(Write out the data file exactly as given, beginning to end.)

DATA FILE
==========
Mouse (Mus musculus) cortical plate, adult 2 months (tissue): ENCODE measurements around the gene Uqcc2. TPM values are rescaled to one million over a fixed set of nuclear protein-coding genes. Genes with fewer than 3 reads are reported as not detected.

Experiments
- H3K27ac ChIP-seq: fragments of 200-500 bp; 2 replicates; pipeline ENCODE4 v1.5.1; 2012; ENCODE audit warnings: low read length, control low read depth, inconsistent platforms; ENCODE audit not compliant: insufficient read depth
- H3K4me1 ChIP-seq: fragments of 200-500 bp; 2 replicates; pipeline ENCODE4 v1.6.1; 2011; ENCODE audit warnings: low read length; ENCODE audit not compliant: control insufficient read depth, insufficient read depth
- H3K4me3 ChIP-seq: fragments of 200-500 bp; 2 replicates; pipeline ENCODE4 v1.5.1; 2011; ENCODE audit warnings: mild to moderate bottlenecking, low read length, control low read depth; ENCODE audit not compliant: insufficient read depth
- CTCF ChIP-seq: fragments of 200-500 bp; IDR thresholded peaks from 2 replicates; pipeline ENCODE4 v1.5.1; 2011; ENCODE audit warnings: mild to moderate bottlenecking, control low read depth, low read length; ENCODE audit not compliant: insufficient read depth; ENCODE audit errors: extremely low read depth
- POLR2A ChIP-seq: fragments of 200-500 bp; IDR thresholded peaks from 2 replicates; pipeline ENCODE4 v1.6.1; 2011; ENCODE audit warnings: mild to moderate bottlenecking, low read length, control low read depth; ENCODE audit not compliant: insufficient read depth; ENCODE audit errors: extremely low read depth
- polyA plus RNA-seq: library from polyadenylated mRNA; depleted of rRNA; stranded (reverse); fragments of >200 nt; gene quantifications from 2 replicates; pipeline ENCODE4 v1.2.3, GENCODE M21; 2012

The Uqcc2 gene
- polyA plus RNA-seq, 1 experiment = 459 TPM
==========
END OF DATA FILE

Mouse (Mus musculus) cortical plate, adult 2 months (tissue): ENCODE measurements around the gene Uqcc2. TPM values are rescaled to one million over a fixed set of nuclear protein-coding genes. Genes with fewer than 3 reads are reported as not detected.

Experiments
- H3K27ac ChIP-seq: fragments of 200-500 bp; 2 replicates; pipeline ENCODE4 v1.5.1; 2012; ENCODE audit warnings: low read length, control low read depth, inconsistent platforms; ENCODE audit not compliant: insufficient read depth
- H3K4me1 ChIP-seq: fragments of 200-500 bp; 2 replicates; pipeline ENCODE4 v1.6.1; 2011; ENCODE audit warnings: low read length; ENCODE audit not compliant: control insufficient read depth, insufficient read depth
- H3K4me3 ChIP-seq: fragments of 200-500 bp; 2 replicates; pipeline ENCODE4 v1.5.1; 2011; ENCODE audit warnings: mild to moderate bottlenecking, low read length, control low read depth; ENCODE audit not compliant: insufficient read depth
- CTCF ChIP-seq: fragments of 200-500 bp; IDR thresholded peaks from 2 replicates; pipeline ENCODE4 v1.5.1; 2011; ENCODE audit warnings: mild to moderate bottlenecking, control low read depth, low read length; ENCODE audit not compliant: insufficient read depth; ENCODE audit errors: extremely low read depth
- POLR2A ChIP-seq: fragments of 200-500 bp; IDR thresholded peaks from 2 replicates; pipeline ENCODE4 v1.6.1; 2011; ENCODE audit warnings: mild to moderate bottlenecking, low read length, control low read depth; ENCODE audit not compliant: insufficient read depth; ENCODE audit errors: extremely low read depth
- polyA plus RNA-seq: library from polyadenylated mRNA; depleted of rRNA; stranded (reverse); fragments of >200 nt; gene quantifications from 2 replicates; pipeline ENCODE4 v1.2.3, GENCODE M21; 2012

The Uqcc2 gene
- polyA plus RNA-seq, 1 experiment = 459 TPM